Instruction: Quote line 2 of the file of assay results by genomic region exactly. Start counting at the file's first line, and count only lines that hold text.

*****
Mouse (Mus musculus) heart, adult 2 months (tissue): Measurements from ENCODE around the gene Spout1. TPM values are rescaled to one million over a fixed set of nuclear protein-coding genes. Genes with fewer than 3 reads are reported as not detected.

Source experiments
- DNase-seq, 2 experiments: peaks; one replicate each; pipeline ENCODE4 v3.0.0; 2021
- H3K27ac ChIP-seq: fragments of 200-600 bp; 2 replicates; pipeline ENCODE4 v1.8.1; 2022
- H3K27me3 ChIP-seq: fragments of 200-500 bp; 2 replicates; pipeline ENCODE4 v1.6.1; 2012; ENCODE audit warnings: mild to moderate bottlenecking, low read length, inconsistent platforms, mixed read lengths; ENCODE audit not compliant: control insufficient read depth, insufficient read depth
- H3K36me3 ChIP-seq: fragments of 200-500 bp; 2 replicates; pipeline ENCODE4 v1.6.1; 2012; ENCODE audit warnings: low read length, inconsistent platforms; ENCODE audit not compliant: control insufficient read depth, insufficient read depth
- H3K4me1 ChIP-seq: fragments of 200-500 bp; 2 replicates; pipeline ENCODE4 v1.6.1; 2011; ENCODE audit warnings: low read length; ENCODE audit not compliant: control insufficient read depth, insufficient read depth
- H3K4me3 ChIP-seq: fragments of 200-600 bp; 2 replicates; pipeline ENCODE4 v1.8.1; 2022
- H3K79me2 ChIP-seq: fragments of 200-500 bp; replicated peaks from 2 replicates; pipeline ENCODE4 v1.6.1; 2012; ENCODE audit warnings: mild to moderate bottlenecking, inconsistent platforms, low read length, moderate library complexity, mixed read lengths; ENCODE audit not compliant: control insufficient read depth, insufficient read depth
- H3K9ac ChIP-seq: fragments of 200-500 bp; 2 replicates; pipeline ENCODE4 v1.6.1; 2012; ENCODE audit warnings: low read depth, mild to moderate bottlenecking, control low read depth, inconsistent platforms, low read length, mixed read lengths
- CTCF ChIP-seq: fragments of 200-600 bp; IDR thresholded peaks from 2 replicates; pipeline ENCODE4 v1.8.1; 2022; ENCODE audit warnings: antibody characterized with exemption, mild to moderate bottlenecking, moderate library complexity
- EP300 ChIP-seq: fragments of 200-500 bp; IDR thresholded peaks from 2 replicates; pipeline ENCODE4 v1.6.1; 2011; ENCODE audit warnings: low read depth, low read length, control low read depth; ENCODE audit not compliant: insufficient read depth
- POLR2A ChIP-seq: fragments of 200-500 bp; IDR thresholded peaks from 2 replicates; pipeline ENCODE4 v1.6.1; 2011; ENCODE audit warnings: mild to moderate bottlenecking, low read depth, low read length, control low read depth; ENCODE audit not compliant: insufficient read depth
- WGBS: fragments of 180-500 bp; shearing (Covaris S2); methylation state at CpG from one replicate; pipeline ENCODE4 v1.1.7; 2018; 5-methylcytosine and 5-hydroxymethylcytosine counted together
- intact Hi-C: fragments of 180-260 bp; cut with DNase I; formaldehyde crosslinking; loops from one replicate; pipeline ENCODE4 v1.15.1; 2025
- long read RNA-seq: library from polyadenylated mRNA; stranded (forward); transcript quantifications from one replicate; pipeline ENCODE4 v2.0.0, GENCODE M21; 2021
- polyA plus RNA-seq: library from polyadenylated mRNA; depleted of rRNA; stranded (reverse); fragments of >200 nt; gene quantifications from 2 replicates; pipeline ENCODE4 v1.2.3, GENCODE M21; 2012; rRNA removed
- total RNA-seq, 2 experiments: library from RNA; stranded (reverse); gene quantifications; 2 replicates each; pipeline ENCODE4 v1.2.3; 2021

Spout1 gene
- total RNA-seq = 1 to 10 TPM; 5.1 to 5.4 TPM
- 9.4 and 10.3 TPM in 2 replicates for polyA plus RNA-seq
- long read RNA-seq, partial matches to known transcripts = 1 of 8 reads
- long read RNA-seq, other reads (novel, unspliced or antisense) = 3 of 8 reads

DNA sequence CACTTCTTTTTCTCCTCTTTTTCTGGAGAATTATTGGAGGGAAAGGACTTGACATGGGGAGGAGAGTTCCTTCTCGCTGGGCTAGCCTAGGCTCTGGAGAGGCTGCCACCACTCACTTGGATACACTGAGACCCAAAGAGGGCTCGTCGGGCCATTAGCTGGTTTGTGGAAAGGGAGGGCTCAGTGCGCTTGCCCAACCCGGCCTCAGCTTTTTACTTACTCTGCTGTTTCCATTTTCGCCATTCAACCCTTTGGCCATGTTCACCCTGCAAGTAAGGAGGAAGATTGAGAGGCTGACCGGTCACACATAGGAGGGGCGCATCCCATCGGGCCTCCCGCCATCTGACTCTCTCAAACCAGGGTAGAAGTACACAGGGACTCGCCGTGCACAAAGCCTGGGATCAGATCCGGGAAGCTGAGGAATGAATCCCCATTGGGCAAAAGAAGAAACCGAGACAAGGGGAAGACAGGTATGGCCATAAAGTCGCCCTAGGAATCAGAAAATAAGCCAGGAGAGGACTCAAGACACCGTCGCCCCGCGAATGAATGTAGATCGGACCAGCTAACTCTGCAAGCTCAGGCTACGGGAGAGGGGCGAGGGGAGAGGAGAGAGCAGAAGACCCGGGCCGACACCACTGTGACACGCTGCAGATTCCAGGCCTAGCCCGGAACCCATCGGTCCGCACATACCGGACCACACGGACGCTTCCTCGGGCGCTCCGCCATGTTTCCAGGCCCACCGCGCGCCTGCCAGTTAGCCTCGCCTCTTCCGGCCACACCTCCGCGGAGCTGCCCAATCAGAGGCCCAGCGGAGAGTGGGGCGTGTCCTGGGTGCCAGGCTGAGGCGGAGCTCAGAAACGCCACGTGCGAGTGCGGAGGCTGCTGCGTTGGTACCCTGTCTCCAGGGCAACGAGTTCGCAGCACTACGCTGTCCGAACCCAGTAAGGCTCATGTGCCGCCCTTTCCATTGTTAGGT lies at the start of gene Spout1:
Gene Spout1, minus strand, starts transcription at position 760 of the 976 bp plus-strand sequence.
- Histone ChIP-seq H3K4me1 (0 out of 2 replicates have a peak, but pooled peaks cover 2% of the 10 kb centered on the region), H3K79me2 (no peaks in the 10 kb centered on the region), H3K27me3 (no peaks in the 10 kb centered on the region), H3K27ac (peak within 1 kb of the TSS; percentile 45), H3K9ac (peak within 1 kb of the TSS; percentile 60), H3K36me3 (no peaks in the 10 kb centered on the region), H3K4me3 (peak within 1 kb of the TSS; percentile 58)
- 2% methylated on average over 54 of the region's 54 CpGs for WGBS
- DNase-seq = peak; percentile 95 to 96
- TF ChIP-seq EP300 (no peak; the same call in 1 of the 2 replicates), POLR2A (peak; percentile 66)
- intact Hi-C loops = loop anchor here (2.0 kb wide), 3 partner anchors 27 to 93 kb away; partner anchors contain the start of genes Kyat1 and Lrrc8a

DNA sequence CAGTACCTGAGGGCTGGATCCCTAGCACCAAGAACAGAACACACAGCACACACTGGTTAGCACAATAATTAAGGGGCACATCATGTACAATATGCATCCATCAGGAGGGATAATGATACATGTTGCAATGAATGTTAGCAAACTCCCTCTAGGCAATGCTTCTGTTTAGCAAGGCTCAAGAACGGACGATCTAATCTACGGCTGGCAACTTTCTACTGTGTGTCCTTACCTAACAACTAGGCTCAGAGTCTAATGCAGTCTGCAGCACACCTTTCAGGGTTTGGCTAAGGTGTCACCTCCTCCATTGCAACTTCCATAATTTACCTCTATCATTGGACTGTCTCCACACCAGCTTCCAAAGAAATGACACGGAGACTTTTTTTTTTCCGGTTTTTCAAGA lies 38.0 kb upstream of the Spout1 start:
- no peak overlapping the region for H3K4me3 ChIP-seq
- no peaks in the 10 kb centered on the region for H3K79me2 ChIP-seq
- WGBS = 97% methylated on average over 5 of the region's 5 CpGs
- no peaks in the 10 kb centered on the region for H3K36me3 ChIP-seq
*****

Source experiments